Intel officials, touting new performance, energy efficiency and virtualisation capabilities, unveiled the new Xeon 5500 series—once known as Nehalem EP—for the high-volume server space.
Intel has officially rolled out its “Nehalem EP” Xeon processors for two-socket systems, with officials touting the performance and efficiency gains as well as the improvements in virtualisation capabilities.
At an event in San Francisco, Pat Gelsinger, senior vice president and general manager of Intel’s Digital Enterprise Group, touted the new chips—officially called the Xeon 5500 series—as the most significant processor launch since the Pentium Pro was released in 1995.
The Xeon 5500 series is “as significant and transformational as the Pentium Pro was in its day,” Gelsinger said.
The announcement was the latest step in the ongoing rollout of Intel’s Nehalem architecture, which is replacing the chip maker’s core architecture. The first of the Nehalem chips, for high-end PCs and workstations, were launched last Autumn. The Nehalem EX chips, for servers with four or more sockets, are expected to launch later this year.
During a 50-minute presentation, Gelsinger outlined significant enhancements in Nehalem in the areas of performance, energy efficiency and virtualization. He said that the quad-core 5500 series had set more than 30 records for performance in the two-socket server space, and more than doubled the performance of the current 5400 series.
The Xeon 5500 series, built on the 45-nanomter manufacturing process, also offers triple the memory bandwidth of previous chips and can dynamically adjust to multiple and disparate workloads and conditions. Gelsinger focused on Turbo Boost, a feature that enables IT administrators to dynamically boost or lower the clock speed of individual cores depending on utilisation and demand.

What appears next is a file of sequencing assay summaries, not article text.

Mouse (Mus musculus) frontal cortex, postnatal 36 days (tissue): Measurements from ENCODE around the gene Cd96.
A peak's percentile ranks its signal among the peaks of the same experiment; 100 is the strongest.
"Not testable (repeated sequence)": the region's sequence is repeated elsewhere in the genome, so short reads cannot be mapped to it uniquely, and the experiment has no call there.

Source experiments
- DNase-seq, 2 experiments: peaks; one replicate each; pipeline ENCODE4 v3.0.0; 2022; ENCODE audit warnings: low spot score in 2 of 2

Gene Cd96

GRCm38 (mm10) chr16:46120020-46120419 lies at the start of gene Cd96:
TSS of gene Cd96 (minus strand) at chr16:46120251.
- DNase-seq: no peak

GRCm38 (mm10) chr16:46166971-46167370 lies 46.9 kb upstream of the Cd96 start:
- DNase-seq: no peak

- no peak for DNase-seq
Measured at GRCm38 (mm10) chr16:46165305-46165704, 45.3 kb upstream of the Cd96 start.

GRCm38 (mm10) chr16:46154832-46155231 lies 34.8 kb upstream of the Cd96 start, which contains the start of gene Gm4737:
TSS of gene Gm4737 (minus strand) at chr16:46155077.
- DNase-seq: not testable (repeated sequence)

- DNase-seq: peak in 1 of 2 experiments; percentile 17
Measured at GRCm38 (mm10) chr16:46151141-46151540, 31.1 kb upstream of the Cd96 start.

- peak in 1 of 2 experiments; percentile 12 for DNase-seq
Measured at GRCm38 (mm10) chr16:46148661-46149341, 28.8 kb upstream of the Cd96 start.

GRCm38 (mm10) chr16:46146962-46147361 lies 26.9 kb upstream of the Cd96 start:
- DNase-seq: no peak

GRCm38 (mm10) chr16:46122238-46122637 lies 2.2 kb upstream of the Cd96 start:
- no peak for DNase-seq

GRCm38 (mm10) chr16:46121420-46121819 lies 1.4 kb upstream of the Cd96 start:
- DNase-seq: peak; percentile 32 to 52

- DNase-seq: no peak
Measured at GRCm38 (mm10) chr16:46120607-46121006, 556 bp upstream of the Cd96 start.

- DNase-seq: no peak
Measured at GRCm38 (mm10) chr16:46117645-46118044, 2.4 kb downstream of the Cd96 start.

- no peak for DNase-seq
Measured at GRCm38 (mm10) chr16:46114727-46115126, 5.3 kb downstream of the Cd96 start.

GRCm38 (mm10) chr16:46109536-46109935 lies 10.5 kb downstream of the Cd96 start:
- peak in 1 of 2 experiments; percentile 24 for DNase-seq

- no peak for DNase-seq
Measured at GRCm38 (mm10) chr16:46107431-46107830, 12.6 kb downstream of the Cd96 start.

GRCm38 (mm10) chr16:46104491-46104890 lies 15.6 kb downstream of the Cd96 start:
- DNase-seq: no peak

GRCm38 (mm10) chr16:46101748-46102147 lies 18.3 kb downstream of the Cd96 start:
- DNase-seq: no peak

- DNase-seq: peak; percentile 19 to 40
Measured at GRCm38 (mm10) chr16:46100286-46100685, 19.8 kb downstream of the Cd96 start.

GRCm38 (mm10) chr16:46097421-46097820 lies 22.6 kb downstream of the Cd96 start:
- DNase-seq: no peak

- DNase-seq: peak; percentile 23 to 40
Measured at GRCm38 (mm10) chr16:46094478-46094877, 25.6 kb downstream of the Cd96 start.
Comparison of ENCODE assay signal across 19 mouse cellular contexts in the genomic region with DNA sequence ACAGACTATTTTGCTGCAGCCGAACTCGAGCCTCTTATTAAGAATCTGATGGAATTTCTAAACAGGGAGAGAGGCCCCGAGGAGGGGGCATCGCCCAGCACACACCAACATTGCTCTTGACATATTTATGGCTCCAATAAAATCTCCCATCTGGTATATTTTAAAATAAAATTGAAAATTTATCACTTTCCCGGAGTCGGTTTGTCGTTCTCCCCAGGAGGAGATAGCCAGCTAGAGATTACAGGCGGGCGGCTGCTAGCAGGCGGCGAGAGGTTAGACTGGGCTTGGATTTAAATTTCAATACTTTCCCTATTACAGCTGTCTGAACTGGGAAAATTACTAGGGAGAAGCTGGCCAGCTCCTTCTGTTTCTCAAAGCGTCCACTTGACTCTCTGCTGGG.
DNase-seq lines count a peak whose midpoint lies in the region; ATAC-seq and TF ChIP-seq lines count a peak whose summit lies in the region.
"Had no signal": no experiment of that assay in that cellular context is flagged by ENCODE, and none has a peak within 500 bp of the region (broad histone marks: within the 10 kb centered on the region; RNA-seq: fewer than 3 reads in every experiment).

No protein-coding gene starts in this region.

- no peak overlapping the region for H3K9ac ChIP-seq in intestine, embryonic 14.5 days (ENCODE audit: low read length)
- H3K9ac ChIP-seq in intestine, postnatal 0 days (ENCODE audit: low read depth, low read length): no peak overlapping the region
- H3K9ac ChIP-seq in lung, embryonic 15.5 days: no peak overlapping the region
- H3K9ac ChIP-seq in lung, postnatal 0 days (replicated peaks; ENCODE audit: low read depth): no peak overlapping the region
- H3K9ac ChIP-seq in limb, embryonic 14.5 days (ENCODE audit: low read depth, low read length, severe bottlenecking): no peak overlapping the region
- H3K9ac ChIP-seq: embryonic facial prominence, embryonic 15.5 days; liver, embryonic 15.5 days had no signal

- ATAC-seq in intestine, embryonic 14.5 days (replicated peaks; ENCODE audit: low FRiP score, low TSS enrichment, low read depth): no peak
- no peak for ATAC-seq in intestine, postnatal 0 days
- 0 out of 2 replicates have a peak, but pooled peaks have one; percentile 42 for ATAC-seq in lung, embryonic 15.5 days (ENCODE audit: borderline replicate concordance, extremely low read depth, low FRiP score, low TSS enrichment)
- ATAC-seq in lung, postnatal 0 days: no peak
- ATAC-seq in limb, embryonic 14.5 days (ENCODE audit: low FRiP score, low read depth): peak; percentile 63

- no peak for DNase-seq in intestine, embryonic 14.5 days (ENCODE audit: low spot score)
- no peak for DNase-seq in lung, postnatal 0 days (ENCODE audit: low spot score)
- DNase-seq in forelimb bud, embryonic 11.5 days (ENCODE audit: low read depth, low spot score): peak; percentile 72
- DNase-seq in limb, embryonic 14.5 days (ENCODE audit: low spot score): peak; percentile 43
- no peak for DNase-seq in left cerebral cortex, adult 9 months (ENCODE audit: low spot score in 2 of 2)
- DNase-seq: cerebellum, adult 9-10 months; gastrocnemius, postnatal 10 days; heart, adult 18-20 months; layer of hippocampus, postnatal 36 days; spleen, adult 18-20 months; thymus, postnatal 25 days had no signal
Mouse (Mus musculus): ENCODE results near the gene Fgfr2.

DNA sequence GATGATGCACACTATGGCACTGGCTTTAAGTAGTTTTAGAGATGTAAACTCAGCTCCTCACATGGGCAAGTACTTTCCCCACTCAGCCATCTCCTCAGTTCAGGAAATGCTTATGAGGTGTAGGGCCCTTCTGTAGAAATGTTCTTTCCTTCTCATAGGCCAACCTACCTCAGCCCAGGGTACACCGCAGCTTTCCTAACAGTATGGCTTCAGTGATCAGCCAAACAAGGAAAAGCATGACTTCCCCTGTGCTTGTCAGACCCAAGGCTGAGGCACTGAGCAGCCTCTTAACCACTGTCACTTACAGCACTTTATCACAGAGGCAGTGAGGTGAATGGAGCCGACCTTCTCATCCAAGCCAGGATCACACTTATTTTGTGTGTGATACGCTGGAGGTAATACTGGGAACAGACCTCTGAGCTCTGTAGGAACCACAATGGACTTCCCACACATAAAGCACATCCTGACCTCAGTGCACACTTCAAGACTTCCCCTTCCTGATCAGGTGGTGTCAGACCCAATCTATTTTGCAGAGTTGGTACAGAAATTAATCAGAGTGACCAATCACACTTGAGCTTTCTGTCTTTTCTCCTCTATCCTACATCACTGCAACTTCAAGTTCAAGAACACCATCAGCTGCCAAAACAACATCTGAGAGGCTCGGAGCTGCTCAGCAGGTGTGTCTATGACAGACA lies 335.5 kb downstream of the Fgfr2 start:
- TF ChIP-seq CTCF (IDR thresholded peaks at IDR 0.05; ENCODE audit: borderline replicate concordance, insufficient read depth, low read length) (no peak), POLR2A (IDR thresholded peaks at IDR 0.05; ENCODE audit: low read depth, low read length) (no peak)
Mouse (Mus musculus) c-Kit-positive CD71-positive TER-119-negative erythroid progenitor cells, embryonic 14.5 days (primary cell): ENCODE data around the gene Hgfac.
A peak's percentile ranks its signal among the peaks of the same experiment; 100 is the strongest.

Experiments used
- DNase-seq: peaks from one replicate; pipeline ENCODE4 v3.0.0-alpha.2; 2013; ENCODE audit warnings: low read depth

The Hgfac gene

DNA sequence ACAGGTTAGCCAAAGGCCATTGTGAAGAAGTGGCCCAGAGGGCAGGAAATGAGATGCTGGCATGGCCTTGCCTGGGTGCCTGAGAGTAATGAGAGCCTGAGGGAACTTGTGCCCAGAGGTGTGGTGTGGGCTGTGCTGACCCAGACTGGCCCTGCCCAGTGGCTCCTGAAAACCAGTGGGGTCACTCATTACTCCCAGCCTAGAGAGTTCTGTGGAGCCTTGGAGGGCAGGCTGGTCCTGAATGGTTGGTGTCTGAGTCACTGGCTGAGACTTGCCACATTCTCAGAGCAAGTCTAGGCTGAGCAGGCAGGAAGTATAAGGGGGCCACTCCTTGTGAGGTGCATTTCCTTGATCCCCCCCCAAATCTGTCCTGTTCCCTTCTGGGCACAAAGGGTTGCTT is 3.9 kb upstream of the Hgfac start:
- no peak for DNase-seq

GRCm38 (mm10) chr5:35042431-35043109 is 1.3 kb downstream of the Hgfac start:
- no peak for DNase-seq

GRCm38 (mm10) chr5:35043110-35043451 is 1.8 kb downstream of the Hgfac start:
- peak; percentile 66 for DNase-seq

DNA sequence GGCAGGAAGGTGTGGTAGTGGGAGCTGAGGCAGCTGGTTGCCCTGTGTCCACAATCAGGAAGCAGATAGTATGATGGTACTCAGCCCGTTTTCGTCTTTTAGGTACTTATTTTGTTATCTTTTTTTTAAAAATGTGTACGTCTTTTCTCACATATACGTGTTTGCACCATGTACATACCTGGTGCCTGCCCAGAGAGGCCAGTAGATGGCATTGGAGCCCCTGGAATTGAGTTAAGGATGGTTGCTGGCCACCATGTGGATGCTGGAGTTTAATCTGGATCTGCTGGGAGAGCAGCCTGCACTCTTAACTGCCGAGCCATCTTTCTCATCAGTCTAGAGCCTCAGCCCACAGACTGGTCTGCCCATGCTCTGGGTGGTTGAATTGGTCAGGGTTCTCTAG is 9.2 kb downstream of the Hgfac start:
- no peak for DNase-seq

“All of a sudden, you get more horsepower for your engine,” he said.
Other performance features include an integrated memory controller, similar to what Advanced Micro Devices has offered on its Opteron chips since 2003, and the QuickPath chip-to-chip interconnect.
Energy-efficiency gains come from a number of new and enhanced features, including a processor idle power level of 10 watts, new integrated power gates based on Intel’s high-k metal gate technology that enable cores that aren’t being utilized to power down automatically, and up to 15 automated operating states.
Other new features include the automated new server boards and the Intel 82559 10 Gigabit Ethernet Controller, which also offers more virtualization capabilities and unified networking support. The I/O virtualisation technologies include Intel VT-c for greater interconnect capabilities across Intel multicore chip platforms. VT-c also works with Intel I/O Acceleration Technology and Virtual Machine Device Queues to improve virtualization performance.
In addition, Intel announced Intel Data Center Manager, an SDK (software development kit) that lets administrators set power policies in chips, servers and racks.
Gelsinger said the 5500 series offers a 9-1 consolidation ratio for servers running older Intel chips and a nine-times improvement in the data centre space, and does this while being 18 percent more energy-efficient.
In comparison with other chip platforms, he said the 5500 series beats Sun Microsystems’ most efficient UltraSPARC T2 processor, with half the cost and 1.71 times the performance. Compared with IBM’s Power5 chip, the 5500 series is a tenth of the cost and 2.45 times the performance, he said.
Gelsinger also said the Nehalem chips are socket-compatible with the upcoming six-core “Westmere” 32-nm chips.